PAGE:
In September, the AFL-CIO and Working America released a report on young workers that found only 31 percent say they make enough money to cover their bills and put some money aside—22 percentage points fewer than when we conducted a similar survey in 1999. “Young Workers: A Lost Decade” also found two in five young workers, those under age 35, have had to delay further education or professional development due to financial worries and more than one in three young workers are currently living at home with their parents.
Shuler described the AFL-CIO’s outreach effort among young workers, which includes a series of regional forums for young workers to express their concerns and share how the union movement can best connect with them. The forums are building toward an AFL-CIO National Youth Summit here in Washington, D.C., in June. Last night’s event, sponsored by the Kalmanovitz Initiative for Labor and the Working Poor, included a large audience of students and young workers interested in the labor movement—the tip of the iceberg of the next generation that the union movement needs to reach out to and find ways to connect with before they become the Lost Gen.
Tonight at 8 p.m. EST, you can watch a live webcast of AFL-CIO President Richard Trumka with an audience of students, academics and union activists at the Institute of Politics at Harvard University’s Kennedy School of Government.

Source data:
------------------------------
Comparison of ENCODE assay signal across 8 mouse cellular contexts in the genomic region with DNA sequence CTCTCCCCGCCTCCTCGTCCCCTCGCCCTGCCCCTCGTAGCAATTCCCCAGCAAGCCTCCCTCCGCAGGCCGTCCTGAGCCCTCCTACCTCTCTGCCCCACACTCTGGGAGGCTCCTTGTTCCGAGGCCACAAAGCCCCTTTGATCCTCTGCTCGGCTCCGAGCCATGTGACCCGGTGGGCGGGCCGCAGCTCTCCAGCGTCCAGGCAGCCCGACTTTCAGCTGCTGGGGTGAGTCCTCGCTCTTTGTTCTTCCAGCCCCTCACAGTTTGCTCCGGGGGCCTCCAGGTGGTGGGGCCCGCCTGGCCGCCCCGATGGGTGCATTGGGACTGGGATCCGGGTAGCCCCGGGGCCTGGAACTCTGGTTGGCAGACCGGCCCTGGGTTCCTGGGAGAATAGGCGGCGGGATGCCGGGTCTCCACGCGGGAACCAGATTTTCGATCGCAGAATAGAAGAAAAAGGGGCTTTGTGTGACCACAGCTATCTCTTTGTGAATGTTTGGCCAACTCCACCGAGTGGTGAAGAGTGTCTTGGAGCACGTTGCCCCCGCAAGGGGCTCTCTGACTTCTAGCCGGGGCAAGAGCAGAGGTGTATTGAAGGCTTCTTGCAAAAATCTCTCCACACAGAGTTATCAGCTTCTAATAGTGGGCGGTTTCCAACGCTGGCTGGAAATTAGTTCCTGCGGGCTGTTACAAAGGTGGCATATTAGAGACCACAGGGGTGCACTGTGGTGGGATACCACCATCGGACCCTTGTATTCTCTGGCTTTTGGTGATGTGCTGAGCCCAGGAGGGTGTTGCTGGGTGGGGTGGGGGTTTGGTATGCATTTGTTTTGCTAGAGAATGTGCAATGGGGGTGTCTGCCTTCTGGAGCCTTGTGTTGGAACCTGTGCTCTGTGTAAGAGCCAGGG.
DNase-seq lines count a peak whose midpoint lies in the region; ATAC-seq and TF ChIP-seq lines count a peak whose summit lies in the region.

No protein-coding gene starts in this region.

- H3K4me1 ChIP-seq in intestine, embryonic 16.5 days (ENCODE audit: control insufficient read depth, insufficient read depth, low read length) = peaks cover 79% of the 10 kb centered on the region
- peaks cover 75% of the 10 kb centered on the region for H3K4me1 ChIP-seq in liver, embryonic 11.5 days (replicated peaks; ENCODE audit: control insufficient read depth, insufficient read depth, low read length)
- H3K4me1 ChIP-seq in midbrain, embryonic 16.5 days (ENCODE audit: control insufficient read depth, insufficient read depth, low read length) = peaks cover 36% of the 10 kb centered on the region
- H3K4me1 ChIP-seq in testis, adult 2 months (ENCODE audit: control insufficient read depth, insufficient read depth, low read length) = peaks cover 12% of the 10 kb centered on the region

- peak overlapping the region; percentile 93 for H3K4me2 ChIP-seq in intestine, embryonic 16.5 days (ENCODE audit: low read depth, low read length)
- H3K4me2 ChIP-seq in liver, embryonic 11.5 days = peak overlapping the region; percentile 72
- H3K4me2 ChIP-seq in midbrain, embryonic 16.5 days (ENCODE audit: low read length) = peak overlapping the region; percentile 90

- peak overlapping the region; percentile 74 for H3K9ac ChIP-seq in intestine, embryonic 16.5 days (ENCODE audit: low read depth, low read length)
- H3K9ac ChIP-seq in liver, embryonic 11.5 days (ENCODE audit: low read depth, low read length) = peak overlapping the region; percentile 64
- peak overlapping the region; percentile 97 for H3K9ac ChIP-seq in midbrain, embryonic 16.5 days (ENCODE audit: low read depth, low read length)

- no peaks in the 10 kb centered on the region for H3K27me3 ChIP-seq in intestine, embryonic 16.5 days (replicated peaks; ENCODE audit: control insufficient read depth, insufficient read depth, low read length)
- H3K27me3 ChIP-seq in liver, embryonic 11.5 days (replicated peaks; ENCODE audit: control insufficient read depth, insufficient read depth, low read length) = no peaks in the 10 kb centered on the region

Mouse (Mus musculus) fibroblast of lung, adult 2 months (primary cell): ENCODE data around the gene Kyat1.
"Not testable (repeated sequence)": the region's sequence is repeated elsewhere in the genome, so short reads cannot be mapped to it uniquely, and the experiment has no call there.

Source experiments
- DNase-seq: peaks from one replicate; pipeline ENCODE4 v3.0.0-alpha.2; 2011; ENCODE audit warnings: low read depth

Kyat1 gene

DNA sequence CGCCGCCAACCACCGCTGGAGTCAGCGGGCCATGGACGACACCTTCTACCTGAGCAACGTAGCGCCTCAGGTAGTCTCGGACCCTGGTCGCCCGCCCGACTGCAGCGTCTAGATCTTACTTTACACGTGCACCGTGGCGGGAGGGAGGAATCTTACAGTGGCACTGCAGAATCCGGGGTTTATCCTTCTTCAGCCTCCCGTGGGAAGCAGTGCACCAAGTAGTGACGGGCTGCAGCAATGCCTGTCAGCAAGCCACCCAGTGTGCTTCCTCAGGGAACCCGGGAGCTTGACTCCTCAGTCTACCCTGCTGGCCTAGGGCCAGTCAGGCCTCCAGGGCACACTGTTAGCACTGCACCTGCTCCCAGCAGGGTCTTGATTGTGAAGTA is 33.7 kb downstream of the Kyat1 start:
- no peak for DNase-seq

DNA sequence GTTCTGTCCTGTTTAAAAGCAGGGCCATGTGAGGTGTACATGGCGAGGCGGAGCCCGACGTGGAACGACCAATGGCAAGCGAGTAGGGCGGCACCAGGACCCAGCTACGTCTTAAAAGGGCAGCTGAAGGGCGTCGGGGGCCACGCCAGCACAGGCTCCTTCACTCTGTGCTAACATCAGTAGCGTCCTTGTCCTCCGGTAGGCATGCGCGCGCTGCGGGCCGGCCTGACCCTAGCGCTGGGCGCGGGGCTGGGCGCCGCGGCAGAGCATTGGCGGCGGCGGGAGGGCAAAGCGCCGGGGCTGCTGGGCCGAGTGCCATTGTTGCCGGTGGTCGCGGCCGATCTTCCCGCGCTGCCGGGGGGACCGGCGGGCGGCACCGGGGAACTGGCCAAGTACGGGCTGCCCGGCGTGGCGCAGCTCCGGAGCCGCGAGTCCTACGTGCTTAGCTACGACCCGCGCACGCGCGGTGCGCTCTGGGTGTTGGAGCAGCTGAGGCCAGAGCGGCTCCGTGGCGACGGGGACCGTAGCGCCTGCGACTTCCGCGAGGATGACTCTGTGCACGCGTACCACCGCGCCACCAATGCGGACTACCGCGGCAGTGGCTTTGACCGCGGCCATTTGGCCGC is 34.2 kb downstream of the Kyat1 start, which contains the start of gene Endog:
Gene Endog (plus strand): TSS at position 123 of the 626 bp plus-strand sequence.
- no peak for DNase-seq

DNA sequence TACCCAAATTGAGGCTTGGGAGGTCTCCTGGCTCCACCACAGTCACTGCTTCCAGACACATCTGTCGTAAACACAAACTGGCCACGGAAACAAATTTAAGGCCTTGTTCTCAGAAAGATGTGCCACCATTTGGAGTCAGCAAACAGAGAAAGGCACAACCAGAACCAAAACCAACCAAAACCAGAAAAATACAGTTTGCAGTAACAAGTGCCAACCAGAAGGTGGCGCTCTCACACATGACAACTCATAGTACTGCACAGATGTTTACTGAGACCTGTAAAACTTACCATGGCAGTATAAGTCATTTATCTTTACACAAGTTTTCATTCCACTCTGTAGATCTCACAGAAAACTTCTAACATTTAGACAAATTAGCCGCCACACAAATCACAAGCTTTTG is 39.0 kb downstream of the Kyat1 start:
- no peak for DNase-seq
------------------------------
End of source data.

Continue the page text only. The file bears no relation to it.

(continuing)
During the online presentation, Trumka will share the frustration and anger of working people trying to survive in a fractured U.S. economy that is 11 million jobs in the hole. He also will talk about how the forces of hatred in this country are trying to convert justifiable anger about a failed economy into racist and homophobic hate and violence—and how they must be countered with a strong progressive tradition that includes working people in action, organizing unions and organizing to elect public officials committed to bold action to address economic suffering.
Trumka will discuss the AFL-CIO’s campaign to mobilize working families for change, such as the recent nationwide Good Jobs Now, Make Wall Street Pay rallies and our upcoming April 29 mobilization on Wall Street.
To view a live webcast of the speech, visit www.iop.harvard.edu.